And we ran tests of, actually, inert gas being dispersed as if there were a chemical display, and tried to get-- that was another controversial one, because the activist says, how can you convince us the gas here being dispersed is inert, or truly inert? But it worked, and I think preparedness is important.

But understanding progressive activities that can take place in energy conservation and energy efficiency, and the inventions that improve that, are going to come from here. They're going to come from MIT. And so partnering with them-- the Compact just made so much sense. And it was just another example, I think, of how the institutions do collaborate, do get along.

INTERVIEWER: Yeah. You mentioned the transportation system, and of course that presents a whole 'nother set of challenges, especially with this Kendall Square development, I expect, right?

HEALY: Yeah. Transportation demands-- sometimes, again, you're a victim of your own success. The Red Line extension certainly made Porter Square a viable commercial district. Alewife is a viable development area. Davis Square in Somerville has greatly benefited by a subway stop there. The success is such that it did reduce the number of vehicles that otherwise would be traveling in the Cambridge streets, commuting into Boston to go to work.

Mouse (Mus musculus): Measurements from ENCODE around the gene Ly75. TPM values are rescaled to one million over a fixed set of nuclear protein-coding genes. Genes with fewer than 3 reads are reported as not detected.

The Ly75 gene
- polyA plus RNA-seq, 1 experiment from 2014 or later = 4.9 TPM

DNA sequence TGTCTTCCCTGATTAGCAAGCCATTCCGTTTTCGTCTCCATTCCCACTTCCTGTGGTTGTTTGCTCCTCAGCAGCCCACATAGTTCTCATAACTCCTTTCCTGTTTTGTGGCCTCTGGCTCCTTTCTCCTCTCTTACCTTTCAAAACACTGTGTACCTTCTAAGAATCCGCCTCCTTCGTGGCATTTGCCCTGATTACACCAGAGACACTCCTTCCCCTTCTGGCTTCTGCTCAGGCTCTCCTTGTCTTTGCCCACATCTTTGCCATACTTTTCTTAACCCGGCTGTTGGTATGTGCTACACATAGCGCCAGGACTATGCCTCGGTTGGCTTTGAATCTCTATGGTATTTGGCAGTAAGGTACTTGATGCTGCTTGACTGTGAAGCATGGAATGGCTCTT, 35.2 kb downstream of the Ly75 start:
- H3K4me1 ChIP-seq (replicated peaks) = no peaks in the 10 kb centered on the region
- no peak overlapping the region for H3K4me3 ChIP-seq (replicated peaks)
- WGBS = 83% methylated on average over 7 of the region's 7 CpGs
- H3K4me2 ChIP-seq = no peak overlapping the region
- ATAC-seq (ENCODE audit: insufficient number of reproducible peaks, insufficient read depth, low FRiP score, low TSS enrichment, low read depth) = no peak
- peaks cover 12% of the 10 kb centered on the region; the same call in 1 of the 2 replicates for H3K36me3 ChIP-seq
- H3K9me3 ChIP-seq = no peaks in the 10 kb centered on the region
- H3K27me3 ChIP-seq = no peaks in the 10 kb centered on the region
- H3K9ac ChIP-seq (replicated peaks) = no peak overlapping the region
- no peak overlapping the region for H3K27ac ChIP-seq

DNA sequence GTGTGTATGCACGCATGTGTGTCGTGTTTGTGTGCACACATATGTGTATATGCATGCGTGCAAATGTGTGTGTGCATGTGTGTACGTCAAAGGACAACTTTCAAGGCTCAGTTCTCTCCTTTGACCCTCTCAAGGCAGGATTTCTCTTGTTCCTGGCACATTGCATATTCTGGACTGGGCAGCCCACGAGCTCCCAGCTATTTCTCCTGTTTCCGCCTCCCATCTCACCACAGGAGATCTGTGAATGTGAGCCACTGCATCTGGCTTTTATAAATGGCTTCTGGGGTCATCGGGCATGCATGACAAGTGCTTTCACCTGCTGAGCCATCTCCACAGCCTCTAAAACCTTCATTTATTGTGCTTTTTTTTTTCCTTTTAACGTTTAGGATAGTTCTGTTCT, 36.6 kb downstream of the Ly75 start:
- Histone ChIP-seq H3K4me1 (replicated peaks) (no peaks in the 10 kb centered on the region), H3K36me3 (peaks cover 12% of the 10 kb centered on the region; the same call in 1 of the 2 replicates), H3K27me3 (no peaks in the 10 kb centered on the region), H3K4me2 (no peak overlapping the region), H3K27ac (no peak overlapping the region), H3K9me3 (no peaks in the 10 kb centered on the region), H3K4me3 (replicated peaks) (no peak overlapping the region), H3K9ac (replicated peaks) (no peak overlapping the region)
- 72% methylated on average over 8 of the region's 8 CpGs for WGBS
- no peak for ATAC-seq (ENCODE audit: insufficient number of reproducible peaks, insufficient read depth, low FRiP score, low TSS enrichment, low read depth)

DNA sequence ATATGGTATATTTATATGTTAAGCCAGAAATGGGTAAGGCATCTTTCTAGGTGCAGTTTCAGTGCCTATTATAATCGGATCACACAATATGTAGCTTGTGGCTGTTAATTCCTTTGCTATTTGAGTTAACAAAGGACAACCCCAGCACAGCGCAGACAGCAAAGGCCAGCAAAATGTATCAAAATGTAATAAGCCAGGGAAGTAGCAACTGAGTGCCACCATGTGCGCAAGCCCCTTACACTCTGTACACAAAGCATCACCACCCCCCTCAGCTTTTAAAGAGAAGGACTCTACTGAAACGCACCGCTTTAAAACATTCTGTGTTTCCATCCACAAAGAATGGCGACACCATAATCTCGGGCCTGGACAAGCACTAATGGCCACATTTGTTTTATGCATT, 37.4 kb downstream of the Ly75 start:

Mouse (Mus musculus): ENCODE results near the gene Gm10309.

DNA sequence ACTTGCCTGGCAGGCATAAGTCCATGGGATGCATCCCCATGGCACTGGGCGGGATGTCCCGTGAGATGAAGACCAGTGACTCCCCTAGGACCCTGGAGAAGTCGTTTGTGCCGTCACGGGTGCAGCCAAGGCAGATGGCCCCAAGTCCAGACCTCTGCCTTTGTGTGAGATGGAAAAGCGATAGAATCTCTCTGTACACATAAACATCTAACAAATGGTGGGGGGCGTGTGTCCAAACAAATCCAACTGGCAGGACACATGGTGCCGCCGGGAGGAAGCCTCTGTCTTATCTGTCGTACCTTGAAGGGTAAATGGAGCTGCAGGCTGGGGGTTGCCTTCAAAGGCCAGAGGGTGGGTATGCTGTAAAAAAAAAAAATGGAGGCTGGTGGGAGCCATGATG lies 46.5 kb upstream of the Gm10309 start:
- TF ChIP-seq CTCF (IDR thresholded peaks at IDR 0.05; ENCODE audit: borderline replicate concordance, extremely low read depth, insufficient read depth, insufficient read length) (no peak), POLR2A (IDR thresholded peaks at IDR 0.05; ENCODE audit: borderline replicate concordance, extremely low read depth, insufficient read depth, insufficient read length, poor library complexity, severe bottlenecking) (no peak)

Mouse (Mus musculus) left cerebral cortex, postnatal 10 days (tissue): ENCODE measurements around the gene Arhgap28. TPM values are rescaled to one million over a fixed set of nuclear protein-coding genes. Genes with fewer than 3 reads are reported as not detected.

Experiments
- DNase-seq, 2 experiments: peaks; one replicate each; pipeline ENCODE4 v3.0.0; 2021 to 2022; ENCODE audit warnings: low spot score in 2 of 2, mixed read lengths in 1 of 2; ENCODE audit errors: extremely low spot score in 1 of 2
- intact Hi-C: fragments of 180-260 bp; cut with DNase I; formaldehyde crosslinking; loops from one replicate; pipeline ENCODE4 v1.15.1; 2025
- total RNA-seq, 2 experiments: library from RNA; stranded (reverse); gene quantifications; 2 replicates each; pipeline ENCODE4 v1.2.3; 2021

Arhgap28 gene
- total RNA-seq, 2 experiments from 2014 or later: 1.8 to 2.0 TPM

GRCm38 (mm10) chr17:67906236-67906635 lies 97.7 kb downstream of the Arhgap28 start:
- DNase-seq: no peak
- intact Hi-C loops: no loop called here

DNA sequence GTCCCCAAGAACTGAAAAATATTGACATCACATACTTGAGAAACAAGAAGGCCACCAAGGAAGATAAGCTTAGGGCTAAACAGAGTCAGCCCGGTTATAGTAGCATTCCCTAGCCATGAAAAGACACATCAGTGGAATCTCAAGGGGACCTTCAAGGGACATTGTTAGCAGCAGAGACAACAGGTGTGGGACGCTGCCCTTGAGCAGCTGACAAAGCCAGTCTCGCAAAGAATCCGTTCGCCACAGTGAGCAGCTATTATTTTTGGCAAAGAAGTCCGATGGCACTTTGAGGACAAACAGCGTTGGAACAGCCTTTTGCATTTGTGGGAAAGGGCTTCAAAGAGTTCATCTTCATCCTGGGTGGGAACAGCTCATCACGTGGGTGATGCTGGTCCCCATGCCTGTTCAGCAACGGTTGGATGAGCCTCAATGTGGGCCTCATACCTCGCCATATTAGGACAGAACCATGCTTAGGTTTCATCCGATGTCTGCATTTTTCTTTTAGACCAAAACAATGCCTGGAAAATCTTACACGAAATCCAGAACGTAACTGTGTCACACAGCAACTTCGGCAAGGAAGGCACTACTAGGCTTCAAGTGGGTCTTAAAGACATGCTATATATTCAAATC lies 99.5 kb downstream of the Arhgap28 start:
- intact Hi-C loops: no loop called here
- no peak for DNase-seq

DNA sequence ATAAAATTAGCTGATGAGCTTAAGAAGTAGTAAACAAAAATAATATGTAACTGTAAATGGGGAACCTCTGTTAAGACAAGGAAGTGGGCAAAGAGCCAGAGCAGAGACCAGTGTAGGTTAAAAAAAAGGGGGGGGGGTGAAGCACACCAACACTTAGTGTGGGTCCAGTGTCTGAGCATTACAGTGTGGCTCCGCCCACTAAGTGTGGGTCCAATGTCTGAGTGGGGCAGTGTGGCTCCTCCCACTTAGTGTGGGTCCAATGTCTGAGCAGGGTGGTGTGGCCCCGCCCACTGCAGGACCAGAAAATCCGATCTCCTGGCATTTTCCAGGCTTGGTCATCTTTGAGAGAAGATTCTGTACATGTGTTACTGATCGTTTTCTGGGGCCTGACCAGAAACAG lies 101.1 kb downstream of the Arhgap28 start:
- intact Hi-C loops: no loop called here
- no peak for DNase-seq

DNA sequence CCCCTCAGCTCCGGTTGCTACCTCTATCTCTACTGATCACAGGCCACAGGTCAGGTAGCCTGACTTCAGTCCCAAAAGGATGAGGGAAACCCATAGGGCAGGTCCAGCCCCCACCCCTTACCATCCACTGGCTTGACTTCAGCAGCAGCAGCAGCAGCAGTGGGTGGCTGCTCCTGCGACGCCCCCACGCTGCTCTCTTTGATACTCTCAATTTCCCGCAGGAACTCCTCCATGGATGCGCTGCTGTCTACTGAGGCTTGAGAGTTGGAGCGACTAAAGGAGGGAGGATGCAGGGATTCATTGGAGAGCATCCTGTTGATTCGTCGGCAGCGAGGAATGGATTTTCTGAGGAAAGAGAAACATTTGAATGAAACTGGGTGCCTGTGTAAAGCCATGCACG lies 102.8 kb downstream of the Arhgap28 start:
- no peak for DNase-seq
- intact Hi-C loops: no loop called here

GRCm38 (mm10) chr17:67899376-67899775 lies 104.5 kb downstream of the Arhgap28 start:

But the Alewife 1,500-car parking garage is now full. There needs to be a new garage. The demands on the system and frequency in use, it's one of those inevitable infrastructure conflicts where you recognize the infrastructure needs, and the trick is figuring out how to pay for them. And the MBTA, as we know, went through a very difficult winter. They're looking at models to see how the system can be improved. But it can't be improved-- nobody wants a gas tax increase. Nobody wants to raise fares. Nobody who wants to raise taxes, but they want to complain about the Red Line.

Well, okay. Are there, were there, will there always be some inefficiencies in a major operation? Yes. But curing the inefficiencies won't add up to the sum of money that's needed to fix the infrastructure. So I'm hopeful that the MBTA and Governor Baker's concept of dealing with the MBTA is a positive and forward step.

Cambridge made great strides in reducing single occupancy vehicles. It's another one of these great, long, drawn out conflicts I was drawn into, which was called the parking freeze. Believe it or not, in 1972, I guess, the city volunteered itself, city wide, into a parking freeze under the Clean Air Act, the Federal Clean Air Act. Well, it turns out the Federal Clean Air Act had a provision for parking freezes and it had one for Boston. But it only had certain portions of Boston, not the entire city of Boston.

And the greatest example of the relatively short thinking of that was, Genzyme was thinking of expanding to a modest and small-scale manufacturing plant. And it was right in the middle of the city being notified by the state environmental people and the federal environment people, you're in violation of the parking freeze. You've granted too many parking spaces for the development.

I met with Henri Termeer, then the president of Genzyme, to convince him I was working through a process to have an alternative to an outright parking freeze. And the timing I couldn't guarantee, and he had his own timing.

So as a result, you can probably see from some of the MIT buildings, the Genzyme building across the river in Allston is that small scale manufacturing plant. The reality is there is no public transportation that goes to that building. But there's no limit on the number of parking spaces in Boston.